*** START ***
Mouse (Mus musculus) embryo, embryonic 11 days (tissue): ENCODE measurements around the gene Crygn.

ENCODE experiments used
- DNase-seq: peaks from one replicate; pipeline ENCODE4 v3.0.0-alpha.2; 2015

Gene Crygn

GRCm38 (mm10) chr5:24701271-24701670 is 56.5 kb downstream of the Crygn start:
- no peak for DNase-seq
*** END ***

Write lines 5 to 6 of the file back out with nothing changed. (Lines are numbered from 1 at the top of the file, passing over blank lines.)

GRCm38 (mm10) chr5:24701271-24701670 is 56.5 kb downstream of the Crygn start:
- no peak for DNase-seq